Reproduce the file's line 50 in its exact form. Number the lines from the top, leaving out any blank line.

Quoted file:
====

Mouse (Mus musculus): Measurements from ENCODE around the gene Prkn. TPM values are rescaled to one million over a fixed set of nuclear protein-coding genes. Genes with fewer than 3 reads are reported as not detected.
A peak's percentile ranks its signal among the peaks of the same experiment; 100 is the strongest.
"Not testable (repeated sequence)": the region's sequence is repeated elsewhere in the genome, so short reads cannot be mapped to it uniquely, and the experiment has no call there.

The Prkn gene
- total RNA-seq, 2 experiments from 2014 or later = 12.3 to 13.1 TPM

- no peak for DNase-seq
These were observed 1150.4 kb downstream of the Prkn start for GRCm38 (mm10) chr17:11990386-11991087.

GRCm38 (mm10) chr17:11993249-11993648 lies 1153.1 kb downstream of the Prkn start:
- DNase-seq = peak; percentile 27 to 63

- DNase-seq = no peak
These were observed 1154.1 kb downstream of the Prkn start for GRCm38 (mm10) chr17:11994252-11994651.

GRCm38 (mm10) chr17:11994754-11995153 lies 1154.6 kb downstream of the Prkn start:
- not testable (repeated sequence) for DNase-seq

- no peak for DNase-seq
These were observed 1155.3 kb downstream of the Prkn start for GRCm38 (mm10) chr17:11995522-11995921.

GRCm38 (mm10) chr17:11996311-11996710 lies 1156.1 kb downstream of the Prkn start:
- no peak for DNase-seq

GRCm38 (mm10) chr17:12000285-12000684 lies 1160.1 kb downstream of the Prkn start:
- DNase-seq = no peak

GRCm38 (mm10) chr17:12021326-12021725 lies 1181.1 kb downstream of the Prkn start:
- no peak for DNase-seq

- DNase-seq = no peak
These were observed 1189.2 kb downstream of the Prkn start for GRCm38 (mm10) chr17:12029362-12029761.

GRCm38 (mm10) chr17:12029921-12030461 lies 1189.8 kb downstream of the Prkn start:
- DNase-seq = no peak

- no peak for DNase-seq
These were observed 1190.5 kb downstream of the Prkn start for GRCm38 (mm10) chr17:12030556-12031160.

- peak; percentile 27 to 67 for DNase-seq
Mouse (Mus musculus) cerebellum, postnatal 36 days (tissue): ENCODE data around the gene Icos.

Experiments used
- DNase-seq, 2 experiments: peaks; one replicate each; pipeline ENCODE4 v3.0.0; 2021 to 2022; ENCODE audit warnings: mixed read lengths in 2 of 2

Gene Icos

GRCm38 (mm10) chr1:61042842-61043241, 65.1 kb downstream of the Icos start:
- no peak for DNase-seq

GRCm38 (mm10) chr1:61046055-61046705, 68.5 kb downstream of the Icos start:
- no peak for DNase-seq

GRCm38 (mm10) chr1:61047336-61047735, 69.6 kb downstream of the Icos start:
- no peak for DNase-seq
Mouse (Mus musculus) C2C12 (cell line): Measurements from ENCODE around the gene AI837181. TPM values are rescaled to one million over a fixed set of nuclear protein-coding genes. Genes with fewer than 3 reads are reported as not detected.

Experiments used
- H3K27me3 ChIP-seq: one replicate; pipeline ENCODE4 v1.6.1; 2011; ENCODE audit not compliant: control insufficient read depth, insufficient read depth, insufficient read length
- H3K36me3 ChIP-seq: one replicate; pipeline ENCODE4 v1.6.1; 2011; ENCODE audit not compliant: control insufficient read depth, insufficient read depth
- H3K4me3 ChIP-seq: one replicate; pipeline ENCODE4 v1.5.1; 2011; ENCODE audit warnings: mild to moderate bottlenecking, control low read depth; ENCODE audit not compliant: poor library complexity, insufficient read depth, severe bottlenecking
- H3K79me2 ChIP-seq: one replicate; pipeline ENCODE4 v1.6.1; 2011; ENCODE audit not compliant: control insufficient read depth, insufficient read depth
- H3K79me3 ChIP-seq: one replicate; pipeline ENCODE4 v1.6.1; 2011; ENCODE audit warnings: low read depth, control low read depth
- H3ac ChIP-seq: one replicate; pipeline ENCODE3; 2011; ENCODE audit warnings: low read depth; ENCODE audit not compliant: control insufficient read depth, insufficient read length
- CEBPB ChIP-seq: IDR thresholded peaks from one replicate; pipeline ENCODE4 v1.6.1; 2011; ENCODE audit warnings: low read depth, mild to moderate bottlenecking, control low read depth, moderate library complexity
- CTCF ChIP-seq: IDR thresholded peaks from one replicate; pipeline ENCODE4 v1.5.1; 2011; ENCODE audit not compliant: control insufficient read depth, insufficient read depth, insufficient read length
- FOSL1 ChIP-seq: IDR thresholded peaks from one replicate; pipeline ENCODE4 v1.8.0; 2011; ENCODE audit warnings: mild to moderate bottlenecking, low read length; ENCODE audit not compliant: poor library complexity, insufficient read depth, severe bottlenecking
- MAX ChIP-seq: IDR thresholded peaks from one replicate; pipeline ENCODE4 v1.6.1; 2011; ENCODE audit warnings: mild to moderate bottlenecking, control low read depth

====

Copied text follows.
- MAX ChIP-seq: IDR thresholded peaks from one replicate; pipeline ENCODE4 v1.6.1; 2011; ENCODE audit warnings: mild to moderate bottlenecking, control low read depth